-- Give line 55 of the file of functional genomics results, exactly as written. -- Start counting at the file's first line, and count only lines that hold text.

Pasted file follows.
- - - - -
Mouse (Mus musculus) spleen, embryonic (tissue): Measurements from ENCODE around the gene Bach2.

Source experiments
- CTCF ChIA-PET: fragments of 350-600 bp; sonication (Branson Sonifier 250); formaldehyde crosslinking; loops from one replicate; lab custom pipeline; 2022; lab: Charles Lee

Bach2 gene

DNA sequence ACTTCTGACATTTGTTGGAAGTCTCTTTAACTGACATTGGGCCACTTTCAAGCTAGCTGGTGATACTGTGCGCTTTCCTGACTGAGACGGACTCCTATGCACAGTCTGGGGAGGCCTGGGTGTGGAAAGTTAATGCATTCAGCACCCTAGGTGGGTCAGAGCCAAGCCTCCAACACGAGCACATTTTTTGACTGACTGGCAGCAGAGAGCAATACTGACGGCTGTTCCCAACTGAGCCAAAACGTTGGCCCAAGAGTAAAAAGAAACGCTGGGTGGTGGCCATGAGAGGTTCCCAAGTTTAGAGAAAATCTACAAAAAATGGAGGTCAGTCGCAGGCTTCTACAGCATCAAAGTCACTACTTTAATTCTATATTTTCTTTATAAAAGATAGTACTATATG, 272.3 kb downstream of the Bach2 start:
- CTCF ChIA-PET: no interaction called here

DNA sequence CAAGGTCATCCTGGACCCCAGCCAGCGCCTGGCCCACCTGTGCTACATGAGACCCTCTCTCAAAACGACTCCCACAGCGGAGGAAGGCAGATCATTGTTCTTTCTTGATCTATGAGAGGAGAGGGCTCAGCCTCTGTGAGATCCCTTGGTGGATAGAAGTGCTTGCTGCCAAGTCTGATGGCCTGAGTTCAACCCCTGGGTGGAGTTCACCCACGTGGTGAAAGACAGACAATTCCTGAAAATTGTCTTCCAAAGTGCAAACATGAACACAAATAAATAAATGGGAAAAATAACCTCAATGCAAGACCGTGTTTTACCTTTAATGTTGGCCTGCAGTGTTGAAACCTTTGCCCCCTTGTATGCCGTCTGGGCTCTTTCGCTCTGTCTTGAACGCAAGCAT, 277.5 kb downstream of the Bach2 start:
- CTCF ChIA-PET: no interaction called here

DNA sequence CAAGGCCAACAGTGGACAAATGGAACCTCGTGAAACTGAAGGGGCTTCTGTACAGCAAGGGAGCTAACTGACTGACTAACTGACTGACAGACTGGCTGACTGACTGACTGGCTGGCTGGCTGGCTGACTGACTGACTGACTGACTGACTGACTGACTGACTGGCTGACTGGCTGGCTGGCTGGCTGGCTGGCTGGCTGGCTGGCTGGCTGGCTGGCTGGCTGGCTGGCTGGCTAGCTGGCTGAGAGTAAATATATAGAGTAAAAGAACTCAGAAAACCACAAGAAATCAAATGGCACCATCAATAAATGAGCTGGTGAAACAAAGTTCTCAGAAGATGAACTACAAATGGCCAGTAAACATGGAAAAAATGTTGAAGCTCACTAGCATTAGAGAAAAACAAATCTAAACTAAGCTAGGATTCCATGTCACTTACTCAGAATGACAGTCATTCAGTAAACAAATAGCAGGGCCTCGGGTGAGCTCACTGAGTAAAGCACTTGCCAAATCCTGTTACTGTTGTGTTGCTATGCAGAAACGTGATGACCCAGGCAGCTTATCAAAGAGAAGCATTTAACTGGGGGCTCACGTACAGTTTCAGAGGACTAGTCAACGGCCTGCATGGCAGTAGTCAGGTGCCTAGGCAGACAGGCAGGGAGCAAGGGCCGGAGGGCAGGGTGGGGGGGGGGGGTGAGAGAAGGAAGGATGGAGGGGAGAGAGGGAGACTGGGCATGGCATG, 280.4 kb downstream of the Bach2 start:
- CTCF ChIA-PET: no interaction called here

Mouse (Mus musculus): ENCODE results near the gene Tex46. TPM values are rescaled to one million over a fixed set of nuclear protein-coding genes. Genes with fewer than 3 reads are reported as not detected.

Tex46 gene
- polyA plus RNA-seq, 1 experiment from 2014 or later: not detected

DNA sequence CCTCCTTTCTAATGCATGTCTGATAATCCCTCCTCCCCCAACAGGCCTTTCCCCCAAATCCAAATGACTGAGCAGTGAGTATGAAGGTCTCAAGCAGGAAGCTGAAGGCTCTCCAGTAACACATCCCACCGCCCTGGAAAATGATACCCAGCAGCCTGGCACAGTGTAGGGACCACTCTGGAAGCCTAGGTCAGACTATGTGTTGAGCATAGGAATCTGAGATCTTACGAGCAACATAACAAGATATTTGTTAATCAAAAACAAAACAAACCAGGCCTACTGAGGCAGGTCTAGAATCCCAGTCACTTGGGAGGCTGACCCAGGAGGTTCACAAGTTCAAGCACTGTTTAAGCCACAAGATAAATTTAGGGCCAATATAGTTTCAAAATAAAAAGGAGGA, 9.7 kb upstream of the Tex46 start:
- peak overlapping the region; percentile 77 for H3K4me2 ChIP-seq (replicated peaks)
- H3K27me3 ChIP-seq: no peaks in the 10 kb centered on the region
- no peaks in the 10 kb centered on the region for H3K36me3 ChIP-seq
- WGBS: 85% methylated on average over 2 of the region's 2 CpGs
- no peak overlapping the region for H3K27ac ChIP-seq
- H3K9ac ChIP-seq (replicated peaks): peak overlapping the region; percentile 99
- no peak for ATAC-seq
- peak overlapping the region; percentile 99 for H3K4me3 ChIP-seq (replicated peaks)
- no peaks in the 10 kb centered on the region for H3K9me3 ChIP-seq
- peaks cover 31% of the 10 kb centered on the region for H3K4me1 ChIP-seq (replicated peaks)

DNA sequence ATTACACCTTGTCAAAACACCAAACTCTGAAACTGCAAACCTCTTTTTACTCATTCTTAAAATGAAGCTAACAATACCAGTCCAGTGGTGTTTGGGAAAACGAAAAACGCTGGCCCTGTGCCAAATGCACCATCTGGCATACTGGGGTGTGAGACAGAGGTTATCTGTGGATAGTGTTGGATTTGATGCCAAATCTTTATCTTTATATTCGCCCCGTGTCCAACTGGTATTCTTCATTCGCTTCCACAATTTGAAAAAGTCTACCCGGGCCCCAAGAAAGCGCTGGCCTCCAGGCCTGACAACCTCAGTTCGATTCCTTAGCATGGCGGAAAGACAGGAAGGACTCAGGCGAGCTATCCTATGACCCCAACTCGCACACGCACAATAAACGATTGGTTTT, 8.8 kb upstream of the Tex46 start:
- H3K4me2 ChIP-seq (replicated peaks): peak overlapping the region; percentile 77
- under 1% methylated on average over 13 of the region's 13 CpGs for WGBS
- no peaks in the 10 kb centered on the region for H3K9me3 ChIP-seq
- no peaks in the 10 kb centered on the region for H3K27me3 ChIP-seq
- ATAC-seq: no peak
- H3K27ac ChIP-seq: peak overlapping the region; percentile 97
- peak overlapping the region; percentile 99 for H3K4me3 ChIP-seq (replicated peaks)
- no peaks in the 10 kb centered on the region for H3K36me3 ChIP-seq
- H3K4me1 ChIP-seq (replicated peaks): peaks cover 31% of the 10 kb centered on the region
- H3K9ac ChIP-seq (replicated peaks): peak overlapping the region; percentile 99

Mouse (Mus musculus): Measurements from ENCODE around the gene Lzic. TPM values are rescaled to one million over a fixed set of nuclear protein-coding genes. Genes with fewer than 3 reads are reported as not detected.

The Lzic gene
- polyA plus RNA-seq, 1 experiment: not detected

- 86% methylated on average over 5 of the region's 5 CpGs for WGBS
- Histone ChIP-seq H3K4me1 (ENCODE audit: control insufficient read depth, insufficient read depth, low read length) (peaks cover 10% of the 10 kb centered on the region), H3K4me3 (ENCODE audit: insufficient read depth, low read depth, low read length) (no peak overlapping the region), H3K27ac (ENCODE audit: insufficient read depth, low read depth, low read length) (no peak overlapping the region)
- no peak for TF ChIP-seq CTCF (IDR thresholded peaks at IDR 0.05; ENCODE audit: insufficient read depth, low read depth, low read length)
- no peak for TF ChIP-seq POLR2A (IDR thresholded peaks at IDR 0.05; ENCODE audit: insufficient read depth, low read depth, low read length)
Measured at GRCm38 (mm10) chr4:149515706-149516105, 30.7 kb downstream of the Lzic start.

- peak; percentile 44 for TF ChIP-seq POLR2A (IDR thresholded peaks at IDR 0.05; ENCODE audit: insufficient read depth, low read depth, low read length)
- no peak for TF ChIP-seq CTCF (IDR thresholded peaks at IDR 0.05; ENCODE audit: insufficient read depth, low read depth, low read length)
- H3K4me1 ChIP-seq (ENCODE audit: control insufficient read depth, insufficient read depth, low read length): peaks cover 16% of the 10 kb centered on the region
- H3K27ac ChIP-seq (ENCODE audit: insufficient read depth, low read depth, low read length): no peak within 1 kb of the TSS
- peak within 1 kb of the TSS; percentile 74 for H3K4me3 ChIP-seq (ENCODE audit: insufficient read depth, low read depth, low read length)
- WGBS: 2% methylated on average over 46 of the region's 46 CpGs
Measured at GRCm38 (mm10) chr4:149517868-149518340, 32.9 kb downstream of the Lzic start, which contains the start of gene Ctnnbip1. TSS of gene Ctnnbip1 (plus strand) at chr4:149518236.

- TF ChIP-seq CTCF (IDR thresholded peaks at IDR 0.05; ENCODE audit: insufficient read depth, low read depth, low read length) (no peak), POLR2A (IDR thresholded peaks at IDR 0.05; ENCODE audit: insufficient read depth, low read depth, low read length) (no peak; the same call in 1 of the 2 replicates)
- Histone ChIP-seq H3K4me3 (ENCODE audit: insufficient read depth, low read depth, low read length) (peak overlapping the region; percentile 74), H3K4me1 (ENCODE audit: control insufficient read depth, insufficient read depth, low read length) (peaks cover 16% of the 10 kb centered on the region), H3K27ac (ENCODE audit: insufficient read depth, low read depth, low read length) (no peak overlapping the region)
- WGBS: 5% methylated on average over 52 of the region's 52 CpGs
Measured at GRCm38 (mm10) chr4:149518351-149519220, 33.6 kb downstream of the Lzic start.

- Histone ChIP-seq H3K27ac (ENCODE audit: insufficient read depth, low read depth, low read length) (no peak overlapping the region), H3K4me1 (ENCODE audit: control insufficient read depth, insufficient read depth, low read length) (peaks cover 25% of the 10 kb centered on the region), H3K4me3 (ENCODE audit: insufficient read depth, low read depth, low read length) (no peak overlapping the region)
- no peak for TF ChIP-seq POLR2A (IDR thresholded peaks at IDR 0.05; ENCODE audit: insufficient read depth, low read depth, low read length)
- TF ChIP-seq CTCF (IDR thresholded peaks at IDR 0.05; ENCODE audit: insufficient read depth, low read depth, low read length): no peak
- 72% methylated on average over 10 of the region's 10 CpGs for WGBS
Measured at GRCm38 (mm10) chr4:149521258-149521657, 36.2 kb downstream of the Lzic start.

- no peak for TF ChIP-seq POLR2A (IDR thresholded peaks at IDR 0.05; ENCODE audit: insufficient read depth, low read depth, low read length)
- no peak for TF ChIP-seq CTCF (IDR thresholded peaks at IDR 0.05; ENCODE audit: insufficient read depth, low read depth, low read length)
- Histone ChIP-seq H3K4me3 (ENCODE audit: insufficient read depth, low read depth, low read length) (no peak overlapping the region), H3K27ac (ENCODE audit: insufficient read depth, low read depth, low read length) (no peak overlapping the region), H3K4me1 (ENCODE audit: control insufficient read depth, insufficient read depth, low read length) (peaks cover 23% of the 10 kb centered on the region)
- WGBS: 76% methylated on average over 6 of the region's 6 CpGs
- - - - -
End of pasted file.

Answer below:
- Histone ChIP-seq H3K27ac (ENCODE audit: insufficient read depth, low read depth, low read length) (no peak overlapping the region), H3K4me1 (ENCODE audit: control insufficient read depth, insufficient read depth, low read length) (peaks cover 25% of the 10 kb centered on the region), H3K4me3 (ENCODE audit: insufficient read depth, low read depth, low read length) (no peak overlapping the region)